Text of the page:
Honesty is the best policy, but do you have a robust policy to keep your retirement plan safe from those who believe dishonesty is the better way to go? In particular, cyberthieves?
The “2020 Cyber Security Risk Report” by Aon finds that “organizations often have a false sense of confidence regarding data security, particularly when it comes to risks potentially posed by third-party service providers.” The ever-growing magnitude of the threat, and associated liability for plan fiduciaries, requires a systematic approach to managing this exposure.
A variety of bad things can happen to qualified plans — including theft of participant assets. When ERISA litigation results, judges look to whether plan fiduciaries exercised “procedural prudence” in safeguarding their participants’ interests.
Procedural prudence governs all 401(k) plans and requires plan fiduciaries to exercise their authority “with the care, skill, prudence and diligence under the circumstances then prevailing that a prudent person acting in a like capacity and familiar with such matters would use in the conduct of an enterprise of a like character and with like aims.”
Establishing and following a comprehensive cyber risk policy can help demonstrate procedural prudence. This, in turn, can reduce the chances of your plan becoming a cybercrime scene.
Your first step in establishing (or updating) your policy is to assemble a team to take on the task with representatives from key departments: HR (or benefits), IT, finance and risk management. In small organizations, some team members may wear multiple hats. Consider gathering input from external experts, including legal counsel.
The team should begin by scouring your internal procedures and technology safeguards for gaps. This means reviewing the cybersecurity procedures of your plan vendors as well. Review who has access to sensitive plan data, and how it’s encrypted, stored and transmitted. Look at who handles sensitive data and how they’re trained.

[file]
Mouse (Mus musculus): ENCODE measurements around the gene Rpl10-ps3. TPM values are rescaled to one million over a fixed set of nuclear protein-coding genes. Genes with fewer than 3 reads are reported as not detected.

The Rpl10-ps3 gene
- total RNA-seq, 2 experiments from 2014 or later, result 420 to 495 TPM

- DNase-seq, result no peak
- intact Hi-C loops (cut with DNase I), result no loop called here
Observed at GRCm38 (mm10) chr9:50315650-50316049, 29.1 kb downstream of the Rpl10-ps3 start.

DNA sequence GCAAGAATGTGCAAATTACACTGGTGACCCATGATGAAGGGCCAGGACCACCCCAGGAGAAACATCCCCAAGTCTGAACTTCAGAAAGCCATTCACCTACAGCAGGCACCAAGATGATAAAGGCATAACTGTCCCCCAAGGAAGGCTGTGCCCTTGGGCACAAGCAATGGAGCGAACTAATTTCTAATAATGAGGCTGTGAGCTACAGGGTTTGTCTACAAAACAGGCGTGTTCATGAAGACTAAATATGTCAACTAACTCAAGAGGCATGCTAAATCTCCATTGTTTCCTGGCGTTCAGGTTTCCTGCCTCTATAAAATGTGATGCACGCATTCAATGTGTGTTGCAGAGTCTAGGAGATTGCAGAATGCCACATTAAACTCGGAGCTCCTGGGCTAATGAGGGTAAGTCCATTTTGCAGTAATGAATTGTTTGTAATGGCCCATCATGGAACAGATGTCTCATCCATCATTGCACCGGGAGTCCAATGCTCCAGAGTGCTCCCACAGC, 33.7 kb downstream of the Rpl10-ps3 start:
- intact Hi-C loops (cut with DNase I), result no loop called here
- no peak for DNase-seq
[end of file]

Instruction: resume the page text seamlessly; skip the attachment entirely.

Next, review how you train employees to detect and avoid phishing scams that can open the door to cyberthieves. Even if you have a cybercrime prevention policy on the books, if you haven’t reviewed it lately, now might be a good time to do so.
Be sure your business liability insurance includes cybertheft protection. The policy application should have included questions about your practices that the underwriter would need answered to assess whether to write a policy and set your premiums. Those questions can help guide your search for security gaps, including any that may have cropped up after you bought the insurance coverage.
But reviewing your own insurance policy isn’t enough. When examining (or re-examining) the cybersecurity tools and practices of your plan’s external recordkeeper and administrator, check their cybertheft insurance policies as well.
If you don’t have a comprehensive cybersecurity checklist, a quick Internet search will lead you to many examples. Hiring a cybersecurity consultant for a focused review might be in order if you’re not fully confident that you’ve pinpointed all your biggest exposures. This would be an excellent demonstration of “procedural prudence.”
The foundation of a cybercrime risk management policy is the set of best practices you identify as the steps to minimize your risk. It can cover topics such as:
- Basic procedures required of people whose roles put them in a position to prevent a server breach,
- Technical standards for cybersecurity systems,
- Training requirements and procedures,
- Insurance coverage, and
- A schedule for reviewing and updating the policy in the future.
After drafting your cybersecurity policy, have it reviewed by appropriate experts before communicating it to employees. Be sure that everyone who needs to understand and abide by the policy signs a written statement to this effect. As new people come on board, bring the policy to their attention and ask them to sign a statement as well.
Stay ahead of problems
Be sure to ask your plan vendors and recordkeepers if they have a service organization control report, known as a SOC 2 report, which addresses cybersecurity controls. It’s not enough to assume that your plan vendors have everything under control. If they don’t, you could be on the hook, as well as them. And if the cybersecurity problem lies with your own systems, your liability is even more clear.